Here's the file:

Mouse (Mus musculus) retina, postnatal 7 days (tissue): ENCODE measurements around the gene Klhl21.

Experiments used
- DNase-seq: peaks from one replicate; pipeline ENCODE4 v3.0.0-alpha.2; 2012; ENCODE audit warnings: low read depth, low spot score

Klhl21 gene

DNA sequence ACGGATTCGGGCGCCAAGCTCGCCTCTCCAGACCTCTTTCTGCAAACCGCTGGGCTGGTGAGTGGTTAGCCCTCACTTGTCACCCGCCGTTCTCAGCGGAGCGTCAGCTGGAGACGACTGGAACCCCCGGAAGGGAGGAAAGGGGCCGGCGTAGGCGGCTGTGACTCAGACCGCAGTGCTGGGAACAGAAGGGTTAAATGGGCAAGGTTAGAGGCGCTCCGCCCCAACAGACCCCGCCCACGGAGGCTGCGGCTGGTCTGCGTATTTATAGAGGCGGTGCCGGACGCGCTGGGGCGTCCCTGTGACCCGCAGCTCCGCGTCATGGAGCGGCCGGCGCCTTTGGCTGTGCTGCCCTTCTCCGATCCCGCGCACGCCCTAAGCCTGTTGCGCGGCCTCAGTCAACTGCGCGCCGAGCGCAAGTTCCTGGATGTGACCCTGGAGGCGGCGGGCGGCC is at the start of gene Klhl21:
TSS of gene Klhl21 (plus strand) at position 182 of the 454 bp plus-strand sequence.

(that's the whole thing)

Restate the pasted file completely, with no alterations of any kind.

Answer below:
Mouse (Mus musculus) retina, postnatal 7 days (tissue): ENCODE measurements around the gene Klhl21.

Experiments used
- DNase-seq: peaks from one replicate; pipeline ENCODE4 v3.0.0-alpha.2; 2012; ENCODE audit warnings: low read depth, low spot score

Klhl21 gene

DNA sequence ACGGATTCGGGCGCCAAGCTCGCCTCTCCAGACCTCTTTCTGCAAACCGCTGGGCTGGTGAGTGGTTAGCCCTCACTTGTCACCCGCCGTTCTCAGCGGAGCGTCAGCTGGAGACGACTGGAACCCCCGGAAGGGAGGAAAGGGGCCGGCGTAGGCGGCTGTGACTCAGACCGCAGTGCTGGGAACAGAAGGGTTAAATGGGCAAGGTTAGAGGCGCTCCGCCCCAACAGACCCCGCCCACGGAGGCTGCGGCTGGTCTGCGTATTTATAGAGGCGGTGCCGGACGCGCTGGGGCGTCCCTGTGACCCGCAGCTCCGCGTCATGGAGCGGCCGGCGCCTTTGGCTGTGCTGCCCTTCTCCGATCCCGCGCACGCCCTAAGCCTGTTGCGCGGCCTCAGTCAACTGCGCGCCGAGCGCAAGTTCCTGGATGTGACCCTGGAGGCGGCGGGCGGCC is at the start of gene Klhl21:
TSS of gene Klhl21 (plus strand) at position 182 of the 454 bp plus-strand sequence.